Game of Thrones author George R. R. Martin has been sitting out on the show while he finishes writing the still-delayed The Winds of Winter, the sixth book of ice and fire and dragons and boobs and such. But Martin did have time to grant an interview instead of finishing the book gaaaah will winter just come already?
In a lengthy interview printed in the May 2016 issue of Galaxy’s Edge magazine, Martin talks about his childhood as an aspiring writer — selling monster stories to other kids to get nickels to buy Milky Way candy bars — and how he eventually broke into professional writing. Near the end, he talks a bit about Game of Thrones, specifically in response to the question, “How do you use death in your writing?”
I don’t think of it in those terms, that I’m using death for any purpose. I think a writer, even a fantasy writer, has an obligation to tell the truth and the truth is, as we say in Game of Thrones, all men must die. Particularly if you’re writing about war, which is certainly a central subject in Game of Thrones. […] If you want to be honest [death] should affect your main characters. […] They go into battle and their best friend dies or they get horribly wounded. They lose their leg or death comes at them unexpectedly.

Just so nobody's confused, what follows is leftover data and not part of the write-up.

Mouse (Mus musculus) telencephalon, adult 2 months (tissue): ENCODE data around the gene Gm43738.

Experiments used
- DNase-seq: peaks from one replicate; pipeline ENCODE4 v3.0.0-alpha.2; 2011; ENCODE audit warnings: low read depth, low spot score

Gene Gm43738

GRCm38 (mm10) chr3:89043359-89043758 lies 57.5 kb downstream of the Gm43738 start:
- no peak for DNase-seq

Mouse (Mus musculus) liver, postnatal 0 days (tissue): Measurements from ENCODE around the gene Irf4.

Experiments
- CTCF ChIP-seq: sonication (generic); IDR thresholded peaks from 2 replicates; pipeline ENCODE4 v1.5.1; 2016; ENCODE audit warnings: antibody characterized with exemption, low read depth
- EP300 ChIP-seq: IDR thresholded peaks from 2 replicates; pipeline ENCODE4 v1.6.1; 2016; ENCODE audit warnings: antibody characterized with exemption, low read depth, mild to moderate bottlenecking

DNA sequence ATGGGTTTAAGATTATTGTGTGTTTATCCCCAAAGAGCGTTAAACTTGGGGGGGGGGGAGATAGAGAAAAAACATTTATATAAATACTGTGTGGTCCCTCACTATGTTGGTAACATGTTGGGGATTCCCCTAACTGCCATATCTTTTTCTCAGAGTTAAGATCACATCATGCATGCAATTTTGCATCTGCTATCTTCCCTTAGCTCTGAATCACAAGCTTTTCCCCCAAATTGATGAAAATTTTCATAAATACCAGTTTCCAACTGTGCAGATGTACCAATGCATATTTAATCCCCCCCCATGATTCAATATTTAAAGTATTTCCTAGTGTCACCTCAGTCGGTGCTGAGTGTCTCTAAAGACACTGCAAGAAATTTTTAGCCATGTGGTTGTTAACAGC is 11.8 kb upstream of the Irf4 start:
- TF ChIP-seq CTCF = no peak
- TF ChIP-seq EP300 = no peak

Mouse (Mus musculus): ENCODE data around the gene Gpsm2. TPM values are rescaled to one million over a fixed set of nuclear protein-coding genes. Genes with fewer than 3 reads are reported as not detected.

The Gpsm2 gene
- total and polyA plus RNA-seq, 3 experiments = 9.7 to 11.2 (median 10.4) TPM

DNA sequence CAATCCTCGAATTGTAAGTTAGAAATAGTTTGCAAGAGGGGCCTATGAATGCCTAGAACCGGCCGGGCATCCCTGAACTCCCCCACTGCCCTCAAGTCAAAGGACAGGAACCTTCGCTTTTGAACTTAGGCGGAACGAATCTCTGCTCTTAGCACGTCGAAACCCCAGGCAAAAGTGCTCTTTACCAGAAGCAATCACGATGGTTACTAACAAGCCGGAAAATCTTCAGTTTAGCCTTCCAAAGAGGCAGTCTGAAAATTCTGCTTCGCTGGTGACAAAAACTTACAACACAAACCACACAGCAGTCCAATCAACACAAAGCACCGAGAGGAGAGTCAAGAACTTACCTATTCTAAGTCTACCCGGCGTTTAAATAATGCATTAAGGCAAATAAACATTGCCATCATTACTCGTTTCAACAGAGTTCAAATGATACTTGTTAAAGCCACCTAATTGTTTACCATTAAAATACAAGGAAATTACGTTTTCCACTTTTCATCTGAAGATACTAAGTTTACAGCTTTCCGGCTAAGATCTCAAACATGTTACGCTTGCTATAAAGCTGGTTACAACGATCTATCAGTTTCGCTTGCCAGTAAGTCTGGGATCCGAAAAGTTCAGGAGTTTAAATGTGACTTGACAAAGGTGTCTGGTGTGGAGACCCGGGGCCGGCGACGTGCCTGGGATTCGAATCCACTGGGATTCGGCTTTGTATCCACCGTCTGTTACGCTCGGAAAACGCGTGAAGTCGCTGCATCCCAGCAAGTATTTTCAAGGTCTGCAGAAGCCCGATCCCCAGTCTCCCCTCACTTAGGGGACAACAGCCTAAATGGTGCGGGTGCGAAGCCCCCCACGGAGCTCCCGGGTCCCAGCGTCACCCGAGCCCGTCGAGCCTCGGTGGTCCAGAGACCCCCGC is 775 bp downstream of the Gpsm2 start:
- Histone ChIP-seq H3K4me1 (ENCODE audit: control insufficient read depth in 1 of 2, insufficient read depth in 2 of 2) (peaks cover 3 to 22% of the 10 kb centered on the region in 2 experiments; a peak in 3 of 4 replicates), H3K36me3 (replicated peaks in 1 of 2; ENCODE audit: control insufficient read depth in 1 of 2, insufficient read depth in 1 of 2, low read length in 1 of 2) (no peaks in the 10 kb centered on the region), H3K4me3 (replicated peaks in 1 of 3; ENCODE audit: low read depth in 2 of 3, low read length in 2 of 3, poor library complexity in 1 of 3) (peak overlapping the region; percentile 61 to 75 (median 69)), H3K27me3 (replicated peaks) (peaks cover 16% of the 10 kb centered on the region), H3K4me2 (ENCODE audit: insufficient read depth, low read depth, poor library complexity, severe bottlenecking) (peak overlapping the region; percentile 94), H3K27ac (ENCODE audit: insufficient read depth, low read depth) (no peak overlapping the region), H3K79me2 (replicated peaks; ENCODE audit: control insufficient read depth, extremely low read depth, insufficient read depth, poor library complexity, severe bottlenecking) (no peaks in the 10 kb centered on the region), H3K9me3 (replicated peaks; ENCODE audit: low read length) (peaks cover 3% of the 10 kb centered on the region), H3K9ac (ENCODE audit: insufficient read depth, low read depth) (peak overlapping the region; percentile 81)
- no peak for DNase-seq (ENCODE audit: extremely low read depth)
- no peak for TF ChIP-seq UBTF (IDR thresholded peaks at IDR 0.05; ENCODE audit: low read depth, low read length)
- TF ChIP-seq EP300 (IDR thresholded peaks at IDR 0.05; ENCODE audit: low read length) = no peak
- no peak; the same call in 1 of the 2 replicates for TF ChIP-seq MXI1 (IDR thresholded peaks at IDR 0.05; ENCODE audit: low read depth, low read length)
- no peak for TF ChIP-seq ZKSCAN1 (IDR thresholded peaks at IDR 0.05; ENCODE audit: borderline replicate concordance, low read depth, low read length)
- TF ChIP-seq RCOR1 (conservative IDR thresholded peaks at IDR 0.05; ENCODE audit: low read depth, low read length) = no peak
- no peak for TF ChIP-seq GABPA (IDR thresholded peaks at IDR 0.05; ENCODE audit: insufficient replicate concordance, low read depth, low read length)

Martin has spoken in the past about honestly depicting the horrors of war, and this interview just gets ever more cheerful.
Death is so arbitrary. It’s always there. It’s coming for all of us. We’re all going to die. I’m going to die. You’re going to die. […] You don’t get to live forever just because you are a cute kid or the hero’s best friend or the hero. Sometimes the hero dies, at least in my books.
I love all my characters so it’s always hard to kill them but I know it has to be done. I tend to think I don’t kill them. The other characters kill ‘em. I shift off all blame from myself.
George R. R. Martin’s hall of faces (and lake of tears) is getting more filled every day, but look on the bright side. Jon Snow is gonna whoop some ass, and it’s not too late for Martin or HBO to give us a friendly dragon named Gary and an unseasonably cozy winter.